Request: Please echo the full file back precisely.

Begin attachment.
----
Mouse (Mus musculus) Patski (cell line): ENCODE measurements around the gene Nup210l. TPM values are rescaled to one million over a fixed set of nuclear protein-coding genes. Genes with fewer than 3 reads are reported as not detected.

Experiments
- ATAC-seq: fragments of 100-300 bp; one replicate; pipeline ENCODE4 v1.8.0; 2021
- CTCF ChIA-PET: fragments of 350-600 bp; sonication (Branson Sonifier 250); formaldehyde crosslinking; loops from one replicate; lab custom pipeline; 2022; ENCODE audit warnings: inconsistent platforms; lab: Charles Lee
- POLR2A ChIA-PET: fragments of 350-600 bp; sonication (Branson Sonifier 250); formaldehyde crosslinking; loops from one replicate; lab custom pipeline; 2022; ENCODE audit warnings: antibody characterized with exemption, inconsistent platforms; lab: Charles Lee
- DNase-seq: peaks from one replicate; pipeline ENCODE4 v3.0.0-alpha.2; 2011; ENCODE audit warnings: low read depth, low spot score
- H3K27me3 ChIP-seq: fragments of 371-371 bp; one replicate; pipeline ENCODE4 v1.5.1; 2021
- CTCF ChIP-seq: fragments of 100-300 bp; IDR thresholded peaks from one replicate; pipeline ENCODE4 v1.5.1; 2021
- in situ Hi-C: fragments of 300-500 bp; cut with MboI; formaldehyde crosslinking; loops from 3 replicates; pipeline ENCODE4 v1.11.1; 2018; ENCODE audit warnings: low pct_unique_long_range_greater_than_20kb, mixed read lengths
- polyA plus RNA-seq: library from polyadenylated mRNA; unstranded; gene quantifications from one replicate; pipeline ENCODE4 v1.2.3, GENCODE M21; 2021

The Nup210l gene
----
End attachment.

Mouse (Mus musculus) Patski (cell line): ENCODE measurements around the gene Nup210l. TPM values are rescaled to one million over a fixed set of nuclear protein-coding genes. Genes with fewer than 3 reads are reported as not detected.

Experiments
- ATAC-seq: fragments of 100-300 bp; one replicate; pipeline ENCODE4 v1.8.0; 2021
- CTCF ChIA-PET: fragments of 350-600 bp; sonication (Branson Sonifier 250); formaldehyde crosslinking; loops from one replicate; lab custom pipeline; 2022; ENCODE audit warnings: inconsistent platforms; lab: Charles Lee
- POLR2A ChIA-PET: fragments of 350-600 bp; sonication (Branson Sonifier 250); formaldehyde crosslinking; loops from one replicate; lab custom pipeline; 2022; ENCODE audit warnings: antibody characterized with exemption, inconsistent platforms; lab: Charles Lee
- DNase-seq: peaks from one replicate; pipeline ENCODE4 v3.0.0-alpha.2; 2011; ENCODE audit warnings: low read depth, low spot score
- H3K27me3 ChIP-seq: fragments of 371-371 bp; one replicate; pipeline ENCODE4 v1.5.1; 2021
- CTCF ChIP-seq: fragments of 100-300 bp; IDR thresholded peaks from one replicate; pipeline ENCODE4 v1.5.1; 2021
- in situ Hi-C: fragments of 300-500 bp; cut with MboI; formaldehyde crosslinking; loops from 3 replicates; pipeline ENCODE4 v1.11.1; 2018; ENCODE audit warnings: low pct_unique_long_range_greater_than_20kb, mixed read lengths
- polyA plus RNA-seq: library from polyadenylated mRNA; unstranded; gene quantifications from one replicate; pipeline ENCODE4 v1.2.3, GENCODE M21; 2021

The Nup210l gene